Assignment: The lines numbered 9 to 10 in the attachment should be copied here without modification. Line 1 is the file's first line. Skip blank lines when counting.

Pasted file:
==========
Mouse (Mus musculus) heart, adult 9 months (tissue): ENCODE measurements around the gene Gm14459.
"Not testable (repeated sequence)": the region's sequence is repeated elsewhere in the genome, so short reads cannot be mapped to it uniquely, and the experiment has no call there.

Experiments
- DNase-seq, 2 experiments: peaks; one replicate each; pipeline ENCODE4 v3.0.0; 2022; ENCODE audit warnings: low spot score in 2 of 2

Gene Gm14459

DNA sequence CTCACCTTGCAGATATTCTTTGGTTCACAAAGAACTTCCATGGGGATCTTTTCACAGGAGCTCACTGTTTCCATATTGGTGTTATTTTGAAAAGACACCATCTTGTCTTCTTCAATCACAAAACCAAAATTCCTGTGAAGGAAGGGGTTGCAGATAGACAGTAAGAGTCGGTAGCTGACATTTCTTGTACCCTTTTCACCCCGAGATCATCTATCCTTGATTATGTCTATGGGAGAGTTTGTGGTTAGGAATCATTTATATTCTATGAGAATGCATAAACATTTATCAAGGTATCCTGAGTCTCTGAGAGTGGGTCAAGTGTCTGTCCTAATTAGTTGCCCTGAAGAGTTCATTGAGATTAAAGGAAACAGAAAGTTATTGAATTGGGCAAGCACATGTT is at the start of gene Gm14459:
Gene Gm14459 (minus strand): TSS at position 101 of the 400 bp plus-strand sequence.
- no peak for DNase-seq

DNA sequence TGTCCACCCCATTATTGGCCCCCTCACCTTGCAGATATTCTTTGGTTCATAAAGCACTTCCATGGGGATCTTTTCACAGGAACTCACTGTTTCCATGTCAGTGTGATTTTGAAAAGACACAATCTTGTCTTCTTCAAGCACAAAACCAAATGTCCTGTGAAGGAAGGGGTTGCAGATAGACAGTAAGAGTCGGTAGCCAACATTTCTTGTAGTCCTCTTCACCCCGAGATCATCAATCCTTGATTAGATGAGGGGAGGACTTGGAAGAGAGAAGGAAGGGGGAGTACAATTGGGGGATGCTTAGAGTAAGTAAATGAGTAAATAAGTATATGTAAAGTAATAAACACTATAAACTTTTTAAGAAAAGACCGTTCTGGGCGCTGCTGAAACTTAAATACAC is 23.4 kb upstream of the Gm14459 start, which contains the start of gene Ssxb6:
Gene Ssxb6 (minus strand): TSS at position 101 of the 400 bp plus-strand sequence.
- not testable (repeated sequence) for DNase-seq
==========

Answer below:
DNA sequence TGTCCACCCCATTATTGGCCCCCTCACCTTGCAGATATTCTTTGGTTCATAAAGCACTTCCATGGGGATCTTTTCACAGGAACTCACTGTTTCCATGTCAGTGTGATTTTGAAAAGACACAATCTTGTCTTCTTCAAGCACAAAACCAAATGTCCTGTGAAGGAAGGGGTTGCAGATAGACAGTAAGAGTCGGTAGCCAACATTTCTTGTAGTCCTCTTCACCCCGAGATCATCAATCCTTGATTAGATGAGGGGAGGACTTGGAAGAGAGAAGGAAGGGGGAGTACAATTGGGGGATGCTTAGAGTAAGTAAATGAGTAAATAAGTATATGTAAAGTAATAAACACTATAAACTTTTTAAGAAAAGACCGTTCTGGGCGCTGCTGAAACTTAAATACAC is 23.4 kb upstream of the Gm14459 start, which contains the start of gene Ssxb6:
Gene Ssxb6 (minus strand): TSS at position 101 of the 400 bp plus-strand sequence.